Long waits and harsh lighting are just two inconveniences that can plague a standard trip to the post office. The process leaves little room for relaxation, let alone time to kick back and enjoy a freshly made latte. That's what Sip and Ship hopes to remedy. The family-owned business combines two different worlds—the post office and a coffee shop—into an operation that runs as smoothly as its coffee goes down.
The process is both friendly and simple: customers bring in items they need to send far away, such a piece of art, an old-fashioned letter, or a cursed monkey's paw. The Sip and Ship team wraps, packs, and ships it—all while customers wind down with organic, locally roasted drinks and homemade cookies and scones. In between all the sipping and shipping, customers can squeeze in some shopping, too; the store stocks its shelves with bottled wine, bath products, and even children's toys.
Set in a brick carriage house in the heart of West Seattle’s Junction neighborhood, Hotwire Online Coffeehouse dishes up more than just a great cappuccino and quick morning muffins. Custom coffee creations rotate with the seasons, and customers can enjoy fifteen minutes of free work time at the small shop’s bank of computers with every beverage purchase. New this year, patrons can also belly up to the in-house “Helios Bar” for a free 15-minute hit of light therapy, an antidote that pairs well with caffeine for combating Seattle’s lengthy rainy season. Busy commuters can also text in coffee orders for maximal time efficiency, but why rush away? In summer, Hotwire’s compact outdoor patio is a great place to pause with pooches or strollers over a steaming cup of joe before tackling the rest of the day.
"Hip" and "kid-friendly" aren't often adjectives that go together, but Rebecca changed all that when she founded Twirl Caf?. A mother herself, Rebecca envisioned Twirl as a place where kids and adults could come to have fun in their own ways. For children, there?s a custom-built jungle tree house, which oversees a play area replete with a train table, a reading area, and a play kitchen. For adults, the caf? stocks coffee, espresso, and craft beers, and provides access to free Wi-Fi so guests can catch up on the news or send out urgent chain emails.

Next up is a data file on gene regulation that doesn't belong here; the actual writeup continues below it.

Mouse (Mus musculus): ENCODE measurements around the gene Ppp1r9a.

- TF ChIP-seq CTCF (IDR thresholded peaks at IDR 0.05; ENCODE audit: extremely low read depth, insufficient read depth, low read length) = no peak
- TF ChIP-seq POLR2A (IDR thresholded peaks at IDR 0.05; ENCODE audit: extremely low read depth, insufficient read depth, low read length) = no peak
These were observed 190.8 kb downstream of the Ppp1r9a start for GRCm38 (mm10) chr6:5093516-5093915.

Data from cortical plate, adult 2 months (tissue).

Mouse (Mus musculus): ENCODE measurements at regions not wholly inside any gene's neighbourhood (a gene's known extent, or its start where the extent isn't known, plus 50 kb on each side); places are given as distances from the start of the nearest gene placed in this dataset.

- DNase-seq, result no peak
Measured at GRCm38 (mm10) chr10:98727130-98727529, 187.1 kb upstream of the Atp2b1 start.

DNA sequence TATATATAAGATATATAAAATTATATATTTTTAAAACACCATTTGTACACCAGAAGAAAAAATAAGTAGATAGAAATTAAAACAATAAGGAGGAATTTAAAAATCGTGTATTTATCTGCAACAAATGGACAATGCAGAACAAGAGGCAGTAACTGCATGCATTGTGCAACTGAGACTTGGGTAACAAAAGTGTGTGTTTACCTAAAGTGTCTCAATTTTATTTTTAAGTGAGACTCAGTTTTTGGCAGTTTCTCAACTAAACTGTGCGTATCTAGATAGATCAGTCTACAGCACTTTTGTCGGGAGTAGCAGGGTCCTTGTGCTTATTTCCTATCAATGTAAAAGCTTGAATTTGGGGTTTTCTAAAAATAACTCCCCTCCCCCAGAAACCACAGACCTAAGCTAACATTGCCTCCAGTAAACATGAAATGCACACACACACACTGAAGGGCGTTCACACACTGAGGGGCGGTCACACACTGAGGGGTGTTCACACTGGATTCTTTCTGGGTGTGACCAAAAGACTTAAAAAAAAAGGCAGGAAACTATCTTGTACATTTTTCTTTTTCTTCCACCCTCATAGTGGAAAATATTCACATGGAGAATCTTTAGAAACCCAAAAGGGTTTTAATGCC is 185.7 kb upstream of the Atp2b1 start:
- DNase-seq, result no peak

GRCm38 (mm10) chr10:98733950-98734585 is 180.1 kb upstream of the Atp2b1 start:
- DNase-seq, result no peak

Another all-aged pleaser is the caf??s menu, which includes items made with locally sourced ingredients. Dishes include breakfast sandwiches on Macrina Country biscuits with nitrate-free bacon, eggs, and Tillamook cheddar or sweet grilled melts with cinnamon, raisins, and cream cheese. And, each week the caf? also serves a rotating menu of dinner specials, which can include anything from barbecue chicken sliders to butternut squash lasagna. Friday nights are the real draw though, when Twirl Caf? invites kids to don their PJs and adults to wear their comfiest usher costume for the weekly "pizza and a movie" night.
Named for the Hungarian word for chocolate in what one UPC Times writer calls “a nod to the Slavic history of the neighborhood,” kakao serves café drinks with a local bent and craft chocolate bars from chocolate makers such as Dandelion, Dick Taylor, and Lillie Belle. Baristas draw rich espresso from locally roasted Herkimer coffee beans and steep loose-leaf teas from Miro Tea. They also serve mochas and Ghirardelli and Valrhona hot chocolates—in flavors such as salted caramel or cardamom—from machines that swirl the drinks throughout the day, keeping them ready to pour. Conveniently, kakao complements its warm beverages with pastries from Le Panier and Macrina Bakery.
High ceilings with exposed beams hint at kakao’s warehouse past, but the space's soft track lighting and carefully selected furniture preclude the temptation to drop off a shipment of 10,000 fur coats for storage. Free WiFi also keeps patrons connected to the buzz of the Internet throughout visits.